injured by similar material misrepresentations and omissions,
the commonality requirement is satisfied.").
Plaintiffs' claims are typical of the claims of the
Settlement Class because they arise from the same allegedly
wrongful conduct by the Defendants. See In re NASDAQ
Mkt.-Makers Antitrust Litig., 169 F.R.D. 493, 511
(S.D.N.Y. 1996) (Sweet, J.) ("Rule 23(a)'s
typicality requirement is established where, as here, the
claims of the representative Plaintiffs arise from the same
course of conduct that gives rise to the claims of the other
Class members, where the claims are based on the same legal
theory, and where the class members have allegedly been
injured by the same course of conduct as that which allegedly
injured the proposed representatives.") (collecting
23(a)(4) requires that "the representative parties . . .
fairly and adequately protect the interests of the
class." In evaluating adequacy, courts in this Circuit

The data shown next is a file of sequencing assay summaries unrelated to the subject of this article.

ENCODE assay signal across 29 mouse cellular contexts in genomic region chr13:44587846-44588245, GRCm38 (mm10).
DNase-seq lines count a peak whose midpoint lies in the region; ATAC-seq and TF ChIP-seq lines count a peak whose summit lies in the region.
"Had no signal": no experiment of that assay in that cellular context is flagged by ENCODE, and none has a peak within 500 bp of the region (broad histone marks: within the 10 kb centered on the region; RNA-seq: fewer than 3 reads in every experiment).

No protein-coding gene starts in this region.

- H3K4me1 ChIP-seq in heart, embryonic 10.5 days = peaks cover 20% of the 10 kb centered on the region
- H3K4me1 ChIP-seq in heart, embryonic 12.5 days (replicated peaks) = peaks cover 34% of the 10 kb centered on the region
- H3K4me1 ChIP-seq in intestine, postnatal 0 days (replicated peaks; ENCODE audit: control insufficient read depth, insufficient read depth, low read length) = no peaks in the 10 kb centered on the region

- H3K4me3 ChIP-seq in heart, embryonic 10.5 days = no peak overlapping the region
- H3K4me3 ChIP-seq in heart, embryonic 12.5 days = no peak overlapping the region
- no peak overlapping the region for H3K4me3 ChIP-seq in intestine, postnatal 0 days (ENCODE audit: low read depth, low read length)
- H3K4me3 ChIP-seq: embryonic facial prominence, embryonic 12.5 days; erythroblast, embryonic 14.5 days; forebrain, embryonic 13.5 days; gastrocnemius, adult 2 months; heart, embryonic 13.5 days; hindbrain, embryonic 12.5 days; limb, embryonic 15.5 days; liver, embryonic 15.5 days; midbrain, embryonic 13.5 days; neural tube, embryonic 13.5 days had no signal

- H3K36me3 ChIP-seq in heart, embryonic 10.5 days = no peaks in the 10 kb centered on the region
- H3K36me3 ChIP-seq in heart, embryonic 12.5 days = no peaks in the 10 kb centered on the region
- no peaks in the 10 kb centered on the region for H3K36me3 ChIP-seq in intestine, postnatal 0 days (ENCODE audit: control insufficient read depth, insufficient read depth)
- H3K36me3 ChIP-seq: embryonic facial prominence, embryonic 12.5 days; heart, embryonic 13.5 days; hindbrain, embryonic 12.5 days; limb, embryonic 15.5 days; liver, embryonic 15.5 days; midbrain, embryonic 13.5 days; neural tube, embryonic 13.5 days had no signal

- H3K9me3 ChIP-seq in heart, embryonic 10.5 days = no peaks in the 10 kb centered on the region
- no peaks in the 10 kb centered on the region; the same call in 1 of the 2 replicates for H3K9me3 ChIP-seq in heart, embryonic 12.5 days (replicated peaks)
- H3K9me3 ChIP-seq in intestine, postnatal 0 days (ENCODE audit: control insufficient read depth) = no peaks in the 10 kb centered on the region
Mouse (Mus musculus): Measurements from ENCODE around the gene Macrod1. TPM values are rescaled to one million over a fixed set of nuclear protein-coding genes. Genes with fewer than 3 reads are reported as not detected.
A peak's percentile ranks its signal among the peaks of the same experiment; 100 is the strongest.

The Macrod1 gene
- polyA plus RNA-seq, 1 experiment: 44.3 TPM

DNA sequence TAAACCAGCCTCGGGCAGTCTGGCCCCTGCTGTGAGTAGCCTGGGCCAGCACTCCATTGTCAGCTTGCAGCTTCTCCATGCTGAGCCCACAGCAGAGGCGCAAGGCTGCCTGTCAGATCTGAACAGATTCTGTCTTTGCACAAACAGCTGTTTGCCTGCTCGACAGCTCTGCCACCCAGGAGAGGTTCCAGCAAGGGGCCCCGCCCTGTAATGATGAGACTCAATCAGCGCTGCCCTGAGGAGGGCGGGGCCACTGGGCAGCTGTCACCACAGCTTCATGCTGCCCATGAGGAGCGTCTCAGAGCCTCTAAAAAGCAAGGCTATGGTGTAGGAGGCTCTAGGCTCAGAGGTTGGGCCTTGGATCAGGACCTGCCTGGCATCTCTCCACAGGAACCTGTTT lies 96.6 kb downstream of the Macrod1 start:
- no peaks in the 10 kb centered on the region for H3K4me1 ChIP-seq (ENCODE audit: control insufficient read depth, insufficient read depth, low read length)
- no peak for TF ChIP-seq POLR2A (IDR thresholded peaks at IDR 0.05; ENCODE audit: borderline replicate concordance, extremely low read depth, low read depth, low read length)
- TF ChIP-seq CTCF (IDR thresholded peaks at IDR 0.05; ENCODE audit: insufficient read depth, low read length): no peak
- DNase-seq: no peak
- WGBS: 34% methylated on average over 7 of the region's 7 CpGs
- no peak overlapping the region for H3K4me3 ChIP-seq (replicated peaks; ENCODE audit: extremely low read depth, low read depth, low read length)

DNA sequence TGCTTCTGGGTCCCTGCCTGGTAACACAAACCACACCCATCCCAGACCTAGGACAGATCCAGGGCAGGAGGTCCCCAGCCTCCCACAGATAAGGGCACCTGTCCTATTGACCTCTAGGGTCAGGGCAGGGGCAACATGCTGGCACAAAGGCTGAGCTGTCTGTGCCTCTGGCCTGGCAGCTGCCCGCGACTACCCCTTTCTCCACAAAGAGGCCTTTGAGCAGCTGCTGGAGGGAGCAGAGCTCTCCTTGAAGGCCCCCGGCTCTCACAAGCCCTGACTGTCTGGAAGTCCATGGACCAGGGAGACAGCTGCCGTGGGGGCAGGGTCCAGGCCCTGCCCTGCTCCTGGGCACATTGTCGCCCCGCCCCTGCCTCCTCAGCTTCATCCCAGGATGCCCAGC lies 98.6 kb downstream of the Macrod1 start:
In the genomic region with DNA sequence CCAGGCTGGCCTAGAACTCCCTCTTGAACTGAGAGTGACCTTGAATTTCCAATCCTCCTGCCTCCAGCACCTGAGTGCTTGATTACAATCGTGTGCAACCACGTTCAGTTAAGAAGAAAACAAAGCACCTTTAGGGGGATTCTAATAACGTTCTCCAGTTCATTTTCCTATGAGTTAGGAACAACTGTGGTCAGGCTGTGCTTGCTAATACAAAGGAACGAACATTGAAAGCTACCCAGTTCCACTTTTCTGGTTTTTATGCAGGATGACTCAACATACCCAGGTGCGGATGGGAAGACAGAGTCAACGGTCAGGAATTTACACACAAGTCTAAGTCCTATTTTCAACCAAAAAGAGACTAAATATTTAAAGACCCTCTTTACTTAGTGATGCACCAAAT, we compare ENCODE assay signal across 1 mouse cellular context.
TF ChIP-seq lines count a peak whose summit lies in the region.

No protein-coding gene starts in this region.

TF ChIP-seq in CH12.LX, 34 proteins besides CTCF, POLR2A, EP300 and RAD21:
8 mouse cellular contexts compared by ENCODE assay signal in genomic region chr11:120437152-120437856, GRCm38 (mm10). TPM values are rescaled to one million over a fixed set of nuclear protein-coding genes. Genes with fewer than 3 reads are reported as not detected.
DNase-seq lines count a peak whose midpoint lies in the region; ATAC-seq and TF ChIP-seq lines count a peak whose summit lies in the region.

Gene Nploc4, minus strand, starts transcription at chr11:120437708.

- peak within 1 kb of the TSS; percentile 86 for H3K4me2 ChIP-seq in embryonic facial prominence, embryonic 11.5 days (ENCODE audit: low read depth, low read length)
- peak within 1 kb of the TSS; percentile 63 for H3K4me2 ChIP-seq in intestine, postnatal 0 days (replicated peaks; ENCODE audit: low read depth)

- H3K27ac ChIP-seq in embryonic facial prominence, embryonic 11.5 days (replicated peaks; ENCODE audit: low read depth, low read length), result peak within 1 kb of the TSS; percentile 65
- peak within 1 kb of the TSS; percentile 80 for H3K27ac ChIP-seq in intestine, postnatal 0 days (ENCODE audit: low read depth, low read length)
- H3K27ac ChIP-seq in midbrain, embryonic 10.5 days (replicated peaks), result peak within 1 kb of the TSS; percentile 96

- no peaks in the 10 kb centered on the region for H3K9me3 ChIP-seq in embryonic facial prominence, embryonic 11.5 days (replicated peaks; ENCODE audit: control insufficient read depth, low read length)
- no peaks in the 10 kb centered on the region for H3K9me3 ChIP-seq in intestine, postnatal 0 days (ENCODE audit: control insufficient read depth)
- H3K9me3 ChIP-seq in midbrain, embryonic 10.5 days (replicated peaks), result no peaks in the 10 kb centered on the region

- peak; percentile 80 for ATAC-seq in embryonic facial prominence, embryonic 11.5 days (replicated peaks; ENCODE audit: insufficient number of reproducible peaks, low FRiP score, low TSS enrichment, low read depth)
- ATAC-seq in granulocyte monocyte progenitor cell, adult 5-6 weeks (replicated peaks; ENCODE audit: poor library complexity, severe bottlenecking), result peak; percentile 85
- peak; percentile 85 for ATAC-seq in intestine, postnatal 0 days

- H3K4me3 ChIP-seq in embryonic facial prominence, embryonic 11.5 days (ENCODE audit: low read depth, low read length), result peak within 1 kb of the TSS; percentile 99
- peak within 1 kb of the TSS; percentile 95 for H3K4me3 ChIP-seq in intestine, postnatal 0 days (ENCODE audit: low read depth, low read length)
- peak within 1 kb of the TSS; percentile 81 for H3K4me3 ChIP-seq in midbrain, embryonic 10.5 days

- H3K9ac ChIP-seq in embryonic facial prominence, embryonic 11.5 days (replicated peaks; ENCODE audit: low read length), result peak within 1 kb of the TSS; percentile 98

consider, "(1) whether the claims of the lead plaintiffs
conflict with those of the class; and (2) whether the lead
plaintiffs' counsel is qualified, experienced and
generally able to conduct the litigation."
Marsh, 265 F.R.D. at 143. Lead Plaintiffs and
Co-Lead Counsel have fairly and adequately represented the
interests of the Settlement Class. First, there is no
"divergence of interests" between Lead Plaintiffs
and the other Settlement Class Members. See Kelen v.
World Fin. Network Nat. Bank, 302 F.R.D. 56, 65
(S.D.N.Y. 2014) (Broderick, J.) (holding that this element of
the adequacy requirement is met where "no divergence of
interests between Plaintiffs and the other class members has
been identified"). Second, Co-Lead Counsel are adequate
because they have litigated dozens of class actions in the
United States, and "have recouped billions of
dollars" in securities class action cases. (Wolf
Haldenstein Firm Resume, ECF No. 63-1, at 3; The Rosen Law
Firm P. A. Biography, ECF No. 63-2.) Because of their
considerable experience, the Court also finds that Rule 23(g)